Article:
Mandatory notification – a cure worse than the illness?


Why is NSW law interpreted as requiring mandatory notification of all involuntary hospital admissions of nurses and doctors to their respective councils and to AHPRA, while the rest of Australia does not require this? In the latest Medical Journal of Australia (MJA), Dr Minh Le Cong outlines why he thinks this is a matter of concern for all health practitioners.

minh_le_cong official_0Dr Le Cong tells the tale of a nurse called SJ, who after a relationship break-up became increasingly depressed and sought help from several doctors and psychologists. Her depression worsened and she became suicidal. She stopped working as a nurse and was admitted to hospital where she tried to kill herself. After this, she became an involuntary patient and the treating psychiatrist told her he was obliged to notify the Australian Health Practitioner Regulation Agency (AHPRA).

Dr Le Cong writes: “It must be reinforced here that Australian national mandatory reporting law does not specifically require all involuntary admissions of health practitioners to be reported. … On further investigation, it appears this issue is unique to NSW and has been an area of debate ever since national reporting laws were introduced in 2010.”

“…Certainly, [this nurse] found it very difficult to trust future treating doctors when trying to report her suicidal feelings and thoughts, as there was constant threat of being reported again to AHPRA. … Clearly the law is intended to provide protection to the public from impaired health practitioners, as well as direct treatment and health care for the practitioner, but the tragedy is that it engenders lack of trust in treating professionals.”

stressed-fatigued“[The nurse] has not been deregistered and can still work as a nurse in NSW. She has had to undertake a health assessment and appear before a review panel. The stress and trauma of this entire process has made for an incredibly difficult recovery from her depression and she continues to lack trust in NSW health professionals, given the system of reporting there.”

“Sure, lets protect the public, but let’s not make the cure worse than the illness.”

What do you think? Are you in NSW or another state or territory?



  1. Why is this attached to NSW only? Nurses are under enough pressure with the demands of work, workplace bullying, stresses of their home lives and now having to inform APRHA of involuntary admissions and front a review panel. It is no wonder some NSW Health Nurses come across as nasty nurses… Nurses help the sick get better but who helps the nurses when they are unwell?

  2. Grossly unfair, counterproductive and harmful. More that that, it’s DISCRIMINATORY. How do we go about changing this situation?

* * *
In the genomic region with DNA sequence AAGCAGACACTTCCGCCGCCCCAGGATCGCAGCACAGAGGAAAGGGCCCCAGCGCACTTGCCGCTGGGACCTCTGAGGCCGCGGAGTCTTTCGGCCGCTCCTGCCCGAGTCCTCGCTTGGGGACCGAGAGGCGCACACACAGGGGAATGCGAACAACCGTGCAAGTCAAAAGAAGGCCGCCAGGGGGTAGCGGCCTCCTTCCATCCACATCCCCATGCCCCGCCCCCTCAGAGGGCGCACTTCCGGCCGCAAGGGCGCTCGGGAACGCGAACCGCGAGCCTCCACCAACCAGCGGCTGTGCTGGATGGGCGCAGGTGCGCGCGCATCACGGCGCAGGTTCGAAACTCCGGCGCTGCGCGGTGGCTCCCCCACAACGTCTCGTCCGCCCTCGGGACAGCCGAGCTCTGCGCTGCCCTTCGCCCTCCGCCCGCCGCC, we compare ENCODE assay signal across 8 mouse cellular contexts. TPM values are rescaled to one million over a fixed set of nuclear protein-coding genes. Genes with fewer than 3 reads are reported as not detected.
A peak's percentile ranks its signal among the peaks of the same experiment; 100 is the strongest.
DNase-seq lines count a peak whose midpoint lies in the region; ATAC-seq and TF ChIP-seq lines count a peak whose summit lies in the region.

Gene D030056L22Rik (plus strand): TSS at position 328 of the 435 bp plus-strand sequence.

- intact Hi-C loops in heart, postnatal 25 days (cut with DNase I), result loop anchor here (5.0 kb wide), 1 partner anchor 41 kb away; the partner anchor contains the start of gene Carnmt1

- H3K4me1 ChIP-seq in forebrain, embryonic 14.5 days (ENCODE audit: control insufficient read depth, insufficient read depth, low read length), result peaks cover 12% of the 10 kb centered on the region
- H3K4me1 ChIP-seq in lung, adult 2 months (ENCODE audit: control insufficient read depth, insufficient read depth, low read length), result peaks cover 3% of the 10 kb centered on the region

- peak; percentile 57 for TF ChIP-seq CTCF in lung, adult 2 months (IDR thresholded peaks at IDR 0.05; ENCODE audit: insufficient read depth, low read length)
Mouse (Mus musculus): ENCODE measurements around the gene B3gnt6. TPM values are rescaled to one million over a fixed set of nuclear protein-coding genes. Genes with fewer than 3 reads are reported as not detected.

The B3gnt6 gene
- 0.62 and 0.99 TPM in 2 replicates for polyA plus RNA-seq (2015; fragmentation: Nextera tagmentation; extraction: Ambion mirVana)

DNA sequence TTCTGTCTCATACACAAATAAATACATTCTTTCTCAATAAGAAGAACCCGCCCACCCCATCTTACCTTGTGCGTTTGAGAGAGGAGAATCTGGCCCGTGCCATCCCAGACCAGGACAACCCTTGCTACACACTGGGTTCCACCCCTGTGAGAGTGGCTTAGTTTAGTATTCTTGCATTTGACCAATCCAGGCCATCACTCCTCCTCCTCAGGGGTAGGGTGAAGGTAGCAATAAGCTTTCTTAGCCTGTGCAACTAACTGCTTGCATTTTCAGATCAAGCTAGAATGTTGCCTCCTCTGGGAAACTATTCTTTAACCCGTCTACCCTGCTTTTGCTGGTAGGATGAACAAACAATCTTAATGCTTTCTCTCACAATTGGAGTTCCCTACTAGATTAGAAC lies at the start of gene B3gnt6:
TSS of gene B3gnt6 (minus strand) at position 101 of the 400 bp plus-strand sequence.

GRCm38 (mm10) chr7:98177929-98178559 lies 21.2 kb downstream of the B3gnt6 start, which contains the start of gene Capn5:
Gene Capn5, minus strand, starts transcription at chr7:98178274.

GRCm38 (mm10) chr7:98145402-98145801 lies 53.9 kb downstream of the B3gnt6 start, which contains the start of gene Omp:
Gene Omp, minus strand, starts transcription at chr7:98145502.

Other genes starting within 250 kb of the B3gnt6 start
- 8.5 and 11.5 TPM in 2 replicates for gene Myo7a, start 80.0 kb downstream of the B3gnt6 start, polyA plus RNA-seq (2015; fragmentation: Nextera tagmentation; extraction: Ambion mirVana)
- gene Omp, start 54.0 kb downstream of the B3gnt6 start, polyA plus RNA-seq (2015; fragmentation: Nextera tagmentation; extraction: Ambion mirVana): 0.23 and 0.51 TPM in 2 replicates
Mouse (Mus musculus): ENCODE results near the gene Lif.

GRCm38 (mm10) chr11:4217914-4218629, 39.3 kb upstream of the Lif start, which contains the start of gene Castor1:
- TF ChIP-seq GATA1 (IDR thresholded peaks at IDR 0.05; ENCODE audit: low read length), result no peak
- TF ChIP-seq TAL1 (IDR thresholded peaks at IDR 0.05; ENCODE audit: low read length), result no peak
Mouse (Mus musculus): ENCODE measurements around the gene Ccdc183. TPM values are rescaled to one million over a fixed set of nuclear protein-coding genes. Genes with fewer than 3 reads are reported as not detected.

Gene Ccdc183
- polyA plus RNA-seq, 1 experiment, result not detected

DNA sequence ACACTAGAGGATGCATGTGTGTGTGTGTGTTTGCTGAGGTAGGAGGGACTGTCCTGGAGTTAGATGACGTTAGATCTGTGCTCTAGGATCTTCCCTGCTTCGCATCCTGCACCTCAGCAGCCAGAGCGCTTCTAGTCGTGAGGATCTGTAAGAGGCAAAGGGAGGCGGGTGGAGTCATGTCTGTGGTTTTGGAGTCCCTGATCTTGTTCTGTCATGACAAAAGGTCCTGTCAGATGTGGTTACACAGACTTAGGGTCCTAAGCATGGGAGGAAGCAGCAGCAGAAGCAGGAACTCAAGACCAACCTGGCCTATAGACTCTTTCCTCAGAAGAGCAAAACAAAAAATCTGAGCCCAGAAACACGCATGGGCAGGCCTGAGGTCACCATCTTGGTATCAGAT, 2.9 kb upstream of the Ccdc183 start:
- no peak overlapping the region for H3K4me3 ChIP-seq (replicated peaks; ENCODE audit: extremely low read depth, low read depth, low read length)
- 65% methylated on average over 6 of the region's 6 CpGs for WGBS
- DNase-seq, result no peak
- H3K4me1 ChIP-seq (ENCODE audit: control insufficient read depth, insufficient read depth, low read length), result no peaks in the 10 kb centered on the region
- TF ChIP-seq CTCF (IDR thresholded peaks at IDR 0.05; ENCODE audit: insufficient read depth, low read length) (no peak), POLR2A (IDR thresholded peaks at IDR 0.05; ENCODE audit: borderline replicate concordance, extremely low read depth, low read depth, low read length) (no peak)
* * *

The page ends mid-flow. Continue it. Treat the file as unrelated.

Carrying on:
3. Possibly it is actually wise to notify all “involuntary admissions” to a panel of experts for review. However, this is only useful if resolved promptly and in a timely way and by other health professionals who can protect both the nurse and the community. Especially since the nurse is also a “community member”.
    And if useful in NSW, why not implement nationally? And for all nurses admitted to non-psychiatric hospitals with head injuries or other injury that might affect their professional responsibility.
    For this system to work effectively “in the real world” these matters must be dealt with very promptly. “Justice delayed is justice denied.”
    Currently the NSW Nurses Council seems overwhelmed with cases, so that decisions are very delayed …..effectively becoming a witch-hunt, where even the innocent are subjected to months of uncertainty and bureaucratic demands.
    Senator Nick Xenophon in South Australia is conducting an enquiry into unfair use of AHPRA by doctors deliberately raising false complaints against their colleagues /vexatious claims. Perhaps this matter will require a Royal Commission and perhaps this should include AHPRA’s/the NMC’s response to nurses too.
    I have recently had to wait 6 months to be reassured by the NMC that a complaint against me was false and that “no further action was required”. How much more difficult if I had been trying to recover from a mental illness.
    Have other members felt that AHPRA decisions were unduly delayed?

    • It is difficult if you are trying to recover from depression, decisions are dragged out. You hang in limbo not knowing what is happening or how long it will take.


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